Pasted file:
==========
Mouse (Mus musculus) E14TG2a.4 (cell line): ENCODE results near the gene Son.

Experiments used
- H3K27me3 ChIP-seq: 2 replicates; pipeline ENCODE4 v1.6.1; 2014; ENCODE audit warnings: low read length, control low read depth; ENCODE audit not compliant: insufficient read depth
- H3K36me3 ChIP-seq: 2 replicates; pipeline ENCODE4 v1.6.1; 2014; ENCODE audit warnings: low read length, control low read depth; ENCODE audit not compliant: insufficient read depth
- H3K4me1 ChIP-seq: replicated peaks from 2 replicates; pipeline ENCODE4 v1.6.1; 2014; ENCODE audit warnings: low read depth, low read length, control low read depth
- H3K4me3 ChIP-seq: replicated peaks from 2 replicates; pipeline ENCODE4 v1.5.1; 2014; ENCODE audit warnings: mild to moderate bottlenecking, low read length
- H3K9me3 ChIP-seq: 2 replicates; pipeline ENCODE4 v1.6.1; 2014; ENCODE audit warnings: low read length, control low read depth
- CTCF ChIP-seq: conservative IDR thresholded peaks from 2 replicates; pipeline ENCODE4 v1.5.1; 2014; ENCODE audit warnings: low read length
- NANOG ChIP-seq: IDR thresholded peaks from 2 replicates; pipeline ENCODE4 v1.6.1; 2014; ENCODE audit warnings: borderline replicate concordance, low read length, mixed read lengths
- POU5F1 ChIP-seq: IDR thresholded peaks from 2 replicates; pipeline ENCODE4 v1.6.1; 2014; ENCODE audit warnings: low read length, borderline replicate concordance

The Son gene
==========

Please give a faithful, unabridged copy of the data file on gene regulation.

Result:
Mouse (Mus musculus) E14TG2a.4 (cell line): ENCODE results near the gene Son.

Experiments used
- H3K27me3 ChIP-seq: 2 replicates; pipeline ENCODE4 v1.6.1; 2014; ENCODE audit warnings: low read length, control low read depth; ENCODE audit not compliant: insufficient read depth
- H3K36me3 ChIP-seq: 2 replicates; pipeline ENCODE4 v1.6.1; 2014; ENCODE audit warnings: low read length, control low read depth; ENCODE audit not compliant: insufficient read depth
- H3K4me1 ChIP-seq: replicated peaks from 2 replicates; pipeline ENCODE4 v1.6.1; 2014; ENCODE audit warnings: low read depth, low read length, control low read depth
- H3K4me3 ChIP-seq: replicated peaks from 2 replicates; pipeline ENCODE4 v1.5.1; 2014; ENCODE audit warnings: mild to moderate bottlenecking, low read length
- H3K9me3 ChIP-seq: 2 replicates; pipeline ENCODE4 v1.6.1; 2014; ENCODE audit warnings: low read length, control low read depth
- CTCF ChIP-seq: conservative IDR thresholded peaks from 2 replicates; pipeline ENCODE4 v1.5.1; 2014; ENCODE audit warnings: low read length
- NANOG ChIP-seq: IDR thresholded peaks from 2 replicates; pipeline ENCODE4 v1.6.1; 2014; ENCODE audit warnings: borderline replicate concordance, low read length, mixed read lengths
- POU5F1 ChIP-seq: IDR thresholded peaks from 2 replicates; pipeline ENCODE4 v1.6.1; 2014; ENCODE audit warnings: low read length, borderline replicate concordance

The Son gene